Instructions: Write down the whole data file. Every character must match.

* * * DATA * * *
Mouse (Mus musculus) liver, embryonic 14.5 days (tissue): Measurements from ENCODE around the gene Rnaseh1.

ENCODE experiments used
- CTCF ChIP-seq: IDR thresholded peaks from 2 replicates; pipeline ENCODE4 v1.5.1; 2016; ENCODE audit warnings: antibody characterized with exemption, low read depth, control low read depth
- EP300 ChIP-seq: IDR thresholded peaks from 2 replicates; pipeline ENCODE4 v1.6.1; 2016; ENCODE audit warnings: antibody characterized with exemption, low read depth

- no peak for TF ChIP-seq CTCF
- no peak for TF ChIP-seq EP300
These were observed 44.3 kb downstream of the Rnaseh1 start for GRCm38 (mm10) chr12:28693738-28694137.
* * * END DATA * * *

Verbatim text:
Mouse (Mus musculus) liver, embryonic 14.5 days (tissue): Measurements from ENCODE around the gene Rnaseh1.

ENCODE experiments used
- CTCF ChIP-seq: IDR thresholded peaks from 2 replicates; pipeline ENCODE4 v1.5.1; 2016; ENCODE audit warnings: antibody characterized with exemption, low read depth, control low read depth
- EP300 ChIP-seq: IDR thresholded peaks from 2 replicates; pipeline ENCODE4 v1.6.1; 2016; ENCODE audit warnings: antibody characterized with exemption, low read depth

- no peak for TF ChIP-seq CTCF
- no peak for TF ChIP-seq EP300
These were observed 44.3 kb downstream of the Rnaseh1 start for GRCm38 (mm10) chr12:28693738-28694137.